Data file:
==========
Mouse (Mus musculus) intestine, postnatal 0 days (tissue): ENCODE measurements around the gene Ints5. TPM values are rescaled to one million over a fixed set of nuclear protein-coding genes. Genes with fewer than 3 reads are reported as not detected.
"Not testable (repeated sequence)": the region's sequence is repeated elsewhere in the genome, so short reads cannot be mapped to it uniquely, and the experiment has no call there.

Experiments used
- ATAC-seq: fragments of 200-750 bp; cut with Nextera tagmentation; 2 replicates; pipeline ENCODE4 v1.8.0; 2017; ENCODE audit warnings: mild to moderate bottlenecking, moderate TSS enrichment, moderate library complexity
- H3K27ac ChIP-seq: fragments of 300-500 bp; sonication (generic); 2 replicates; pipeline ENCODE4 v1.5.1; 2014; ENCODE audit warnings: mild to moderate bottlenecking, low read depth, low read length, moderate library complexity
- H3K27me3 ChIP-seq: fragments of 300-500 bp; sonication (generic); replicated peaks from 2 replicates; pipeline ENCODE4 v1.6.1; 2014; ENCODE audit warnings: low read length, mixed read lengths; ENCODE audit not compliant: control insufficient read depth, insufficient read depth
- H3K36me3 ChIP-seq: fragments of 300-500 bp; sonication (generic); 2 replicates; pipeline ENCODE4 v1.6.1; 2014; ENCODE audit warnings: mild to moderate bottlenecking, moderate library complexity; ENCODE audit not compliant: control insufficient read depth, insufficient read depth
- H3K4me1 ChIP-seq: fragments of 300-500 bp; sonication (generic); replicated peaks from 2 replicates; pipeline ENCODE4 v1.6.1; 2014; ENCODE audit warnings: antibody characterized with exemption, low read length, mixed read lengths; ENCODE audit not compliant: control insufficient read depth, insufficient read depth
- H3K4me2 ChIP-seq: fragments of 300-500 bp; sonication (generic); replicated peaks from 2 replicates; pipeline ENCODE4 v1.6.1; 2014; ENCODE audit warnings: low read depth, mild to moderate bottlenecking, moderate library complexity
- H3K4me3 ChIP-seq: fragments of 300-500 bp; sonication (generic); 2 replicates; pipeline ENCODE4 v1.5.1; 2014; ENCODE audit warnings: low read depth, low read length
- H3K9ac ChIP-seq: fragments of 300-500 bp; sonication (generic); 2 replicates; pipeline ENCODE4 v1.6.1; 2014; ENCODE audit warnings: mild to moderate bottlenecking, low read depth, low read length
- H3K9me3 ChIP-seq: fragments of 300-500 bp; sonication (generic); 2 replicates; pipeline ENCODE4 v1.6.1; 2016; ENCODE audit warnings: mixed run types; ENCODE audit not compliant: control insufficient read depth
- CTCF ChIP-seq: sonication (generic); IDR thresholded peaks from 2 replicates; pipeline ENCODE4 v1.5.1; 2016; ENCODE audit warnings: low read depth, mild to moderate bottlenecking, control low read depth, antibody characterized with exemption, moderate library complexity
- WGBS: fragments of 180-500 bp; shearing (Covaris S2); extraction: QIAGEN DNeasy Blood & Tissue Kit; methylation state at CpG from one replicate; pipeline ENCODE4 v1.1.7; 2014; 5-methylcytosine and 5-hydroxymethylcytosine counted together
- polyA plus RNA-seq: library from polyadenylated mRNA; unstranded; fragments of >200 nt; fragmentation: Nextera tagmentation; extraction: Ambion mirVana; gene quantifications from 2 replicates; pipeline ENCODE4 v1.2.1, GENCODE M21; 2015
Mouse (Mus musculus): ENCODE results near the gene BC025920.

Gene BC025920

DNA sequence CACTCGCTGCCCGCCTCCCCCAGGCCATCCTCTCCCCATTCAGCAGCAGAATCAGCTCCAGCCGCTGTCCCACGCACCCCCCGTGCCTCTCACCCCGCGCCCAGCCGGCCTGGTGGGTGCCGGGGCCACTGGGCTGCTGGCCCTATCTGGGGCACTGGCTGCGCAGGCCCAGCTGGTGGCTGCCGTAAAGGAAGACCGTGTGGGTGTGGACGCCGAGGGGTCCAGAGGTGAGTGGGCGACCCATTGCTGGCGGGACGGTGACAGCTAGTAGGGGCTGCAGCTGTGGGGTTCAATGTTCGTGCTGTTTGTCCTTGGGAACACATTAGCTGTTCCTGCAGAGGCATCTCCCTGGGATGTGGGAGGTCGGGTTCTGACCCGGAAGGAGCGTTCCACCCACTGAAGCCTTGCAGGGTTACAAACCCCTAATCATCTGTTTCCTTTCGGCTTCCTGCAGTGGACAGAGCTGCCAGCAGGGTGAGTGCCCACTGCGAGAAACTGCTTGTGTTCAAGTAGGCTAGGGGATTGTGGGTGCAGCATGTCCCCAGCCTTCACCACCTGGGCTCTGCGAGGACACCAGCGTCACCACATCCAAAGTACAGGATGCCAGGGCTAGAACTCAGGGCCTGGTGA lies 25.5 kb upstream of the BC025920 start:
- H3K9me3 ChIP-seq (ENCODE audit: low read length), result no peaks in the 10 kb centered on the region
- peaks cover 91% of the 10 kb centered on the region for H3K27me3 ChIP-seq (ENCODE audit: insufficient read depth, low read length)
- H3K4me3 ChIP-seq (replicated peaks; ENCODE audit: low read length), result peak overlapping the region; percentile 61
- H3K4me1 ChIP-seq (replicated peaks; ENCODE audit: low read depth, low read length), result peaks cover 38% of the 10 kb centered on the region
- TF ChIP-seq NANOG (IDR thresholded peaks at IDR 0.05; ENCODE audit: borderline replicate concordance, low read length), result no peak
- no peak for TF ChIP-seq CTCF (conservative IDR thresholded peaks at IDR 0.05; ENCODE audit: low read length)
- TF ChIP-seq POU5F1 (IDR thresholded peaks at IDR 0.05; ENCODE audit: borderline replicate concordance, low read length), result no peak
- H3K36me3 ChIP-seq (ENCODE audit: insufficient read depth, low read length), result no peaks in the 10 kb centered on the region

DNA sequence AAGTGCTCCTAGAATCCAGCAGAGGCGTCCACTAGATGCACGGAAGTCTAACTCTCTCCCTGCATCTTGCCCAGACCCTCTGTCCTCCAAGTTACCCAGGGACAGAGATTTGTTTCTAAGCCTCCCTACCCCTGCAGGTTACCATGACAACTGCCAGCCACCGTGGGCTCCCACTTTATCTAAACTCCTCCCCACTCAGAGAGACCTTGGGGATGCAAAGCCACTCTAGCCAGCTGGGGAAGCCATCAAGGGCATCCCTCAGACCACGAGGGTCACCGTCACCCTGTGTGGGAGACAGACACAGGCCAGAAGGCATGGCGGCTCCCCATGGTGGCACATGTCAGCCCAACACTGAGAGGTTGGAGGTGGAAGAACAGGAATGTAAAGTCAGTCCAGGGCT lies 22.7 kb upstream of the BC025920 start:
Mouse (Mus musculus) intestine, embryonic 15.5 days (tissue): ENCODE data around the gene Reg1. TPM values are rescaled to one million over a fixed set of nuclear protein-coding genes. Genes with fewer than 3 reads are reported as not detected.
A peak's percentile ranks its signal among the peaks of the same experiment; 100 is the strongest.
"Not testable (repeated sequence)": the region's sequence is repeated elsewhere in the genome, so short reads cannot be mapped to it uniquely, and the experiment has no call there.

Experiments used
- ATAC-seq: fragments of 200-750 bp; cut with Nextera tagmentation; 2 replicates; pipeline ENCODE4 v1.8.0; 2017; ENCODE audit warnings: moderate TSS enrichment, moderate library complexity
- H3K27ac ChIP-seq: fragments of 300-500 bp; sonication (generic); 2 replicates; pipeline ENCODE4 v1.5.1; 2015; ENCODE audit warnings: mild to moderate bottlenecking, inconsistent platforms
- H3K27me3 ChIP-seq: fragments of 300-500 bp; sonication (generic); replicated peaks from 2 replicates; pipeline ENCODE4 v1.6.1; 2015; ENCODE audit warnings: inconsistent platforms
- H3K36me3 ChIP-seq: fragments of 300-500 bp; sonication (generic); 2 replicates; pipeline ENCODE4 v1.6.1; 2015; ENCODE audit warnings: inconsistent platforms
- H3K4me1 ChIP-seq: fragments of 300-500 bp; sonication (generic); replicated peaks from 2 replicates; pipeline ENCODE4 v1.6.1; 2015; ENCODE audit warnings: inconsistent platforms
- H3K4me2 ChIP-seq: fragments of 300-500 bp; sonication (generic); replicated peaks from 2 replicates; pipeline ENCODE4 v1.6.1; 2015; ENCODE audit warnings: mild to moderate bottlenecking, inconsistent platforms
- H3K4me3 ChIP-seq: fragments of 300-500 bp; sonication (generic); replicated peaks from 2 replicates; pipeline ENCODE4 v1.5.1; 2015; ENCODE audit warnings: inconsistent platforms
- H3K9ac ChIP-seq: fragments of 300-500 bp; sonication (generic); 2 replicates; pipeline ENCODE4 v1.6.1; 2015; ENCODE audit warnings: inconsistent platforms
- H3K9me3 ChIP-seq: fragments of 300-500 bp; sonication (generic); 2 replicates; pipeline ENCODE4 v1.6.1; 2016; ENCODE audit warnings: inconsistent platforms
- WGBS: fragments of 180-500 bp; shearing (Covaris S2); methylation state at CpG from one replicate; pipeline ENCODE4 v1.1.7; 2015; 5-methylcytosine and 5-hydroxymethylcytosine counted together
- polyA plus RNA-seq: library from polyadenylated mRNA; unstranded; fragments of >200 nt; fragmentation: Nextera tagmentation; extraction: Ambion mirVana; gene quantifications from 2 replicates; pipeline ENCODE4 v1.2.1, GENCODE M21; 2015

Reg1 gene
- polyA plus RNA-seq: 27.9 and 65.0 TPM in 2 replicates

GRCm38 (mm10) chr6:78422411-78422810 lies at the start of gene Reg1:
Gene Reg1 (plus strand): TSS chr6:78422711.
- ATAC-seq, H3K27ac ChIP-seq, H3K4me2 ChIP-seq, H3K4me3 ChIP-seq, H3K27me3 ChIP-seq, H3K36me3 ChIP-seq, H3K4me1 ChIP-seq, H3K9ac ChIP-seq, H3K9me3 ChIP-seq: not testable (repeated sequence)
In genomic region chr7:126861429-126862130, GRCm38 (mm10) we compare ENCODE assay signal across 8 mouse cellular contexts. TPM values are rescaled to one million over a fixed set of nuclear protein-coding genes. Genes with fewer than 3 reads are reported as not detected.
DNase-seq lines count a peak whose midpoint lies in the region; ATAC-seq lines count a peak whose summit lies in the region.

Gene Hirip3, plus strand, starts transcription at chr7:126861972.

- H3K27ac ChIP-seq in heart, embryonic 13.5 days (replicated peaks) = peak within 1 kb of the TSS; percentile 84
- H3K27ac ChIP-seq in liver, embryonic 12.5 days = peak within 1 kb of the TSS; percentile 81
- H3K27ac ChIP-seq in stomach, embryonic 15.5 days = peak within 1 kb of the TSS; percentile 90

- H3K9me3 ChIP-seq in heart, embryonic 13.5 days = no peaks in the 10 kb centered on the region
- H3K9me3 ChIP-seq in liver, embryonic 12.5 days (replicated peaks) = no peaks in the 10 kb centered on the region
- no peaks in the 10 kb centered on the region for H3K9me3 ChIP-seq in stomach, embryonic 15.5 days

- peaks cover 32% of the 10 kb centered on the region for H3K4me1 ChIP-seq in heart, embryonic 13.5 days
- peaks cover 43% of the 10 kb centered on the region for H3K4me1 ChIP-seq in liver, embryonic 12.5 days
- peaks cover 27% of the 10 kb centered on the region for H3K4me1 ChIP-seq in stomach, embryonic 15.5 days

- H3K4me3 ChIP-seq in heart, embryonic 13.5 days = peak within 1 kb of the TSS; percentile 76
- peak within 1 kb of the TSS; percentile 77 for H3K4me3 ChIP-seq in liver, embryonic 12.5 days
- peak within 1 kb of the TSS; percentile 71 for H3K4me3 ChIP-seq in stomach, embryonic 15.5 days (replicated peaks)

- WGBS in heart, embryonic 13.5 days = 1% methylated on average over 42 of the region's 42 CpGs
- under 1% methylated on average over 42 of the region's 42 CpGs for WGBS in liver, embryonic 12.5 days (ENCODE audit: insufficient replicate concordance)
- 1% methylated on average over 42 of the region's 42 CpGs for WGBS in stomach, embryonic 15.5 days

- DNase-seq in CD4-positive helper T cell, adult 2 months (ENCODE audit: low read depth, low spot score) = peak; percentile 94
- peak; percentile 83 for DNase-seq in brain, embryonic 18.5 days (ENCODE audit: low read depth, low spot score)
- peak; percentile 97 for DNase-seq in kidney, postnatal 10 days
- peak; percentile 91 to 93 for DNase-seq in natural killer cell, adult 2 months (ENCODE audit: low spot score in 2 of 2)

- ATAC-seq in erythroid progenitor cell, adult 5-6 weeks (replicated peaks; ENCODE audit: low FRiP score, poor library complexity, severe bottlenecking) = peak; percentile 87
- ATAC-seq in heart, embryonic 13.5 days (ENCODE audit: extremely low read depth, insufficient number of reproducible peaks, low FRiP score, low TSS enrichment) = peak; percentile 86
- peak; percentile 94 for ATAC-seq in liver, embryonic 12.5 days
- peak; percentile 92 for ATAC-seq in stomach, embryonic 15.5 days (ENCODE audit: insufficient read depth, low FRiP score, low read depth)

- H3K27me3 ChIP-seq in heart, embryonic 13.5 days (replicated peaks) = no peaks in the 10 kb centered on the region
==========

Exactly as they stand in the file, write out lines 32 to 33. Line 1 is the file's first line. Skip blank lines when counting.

- ATAC-seq: fragments of 200-750 bp; cut with Nextera tagmentation; 2 replicates; pipeline ENCODE4 v1.8.0; 2017; ENCODE audit warnings: moderate TSS enrichment, moderate library complexity
- H3K27ac ChIP-seq: fragments of 300-500 bp; sonication (generic); 2 replicates; pipeline ENCODE4 v1.5.1; 2015; ENCODE audit warnings: mild to moderate bottlenecking, inconsistent platforms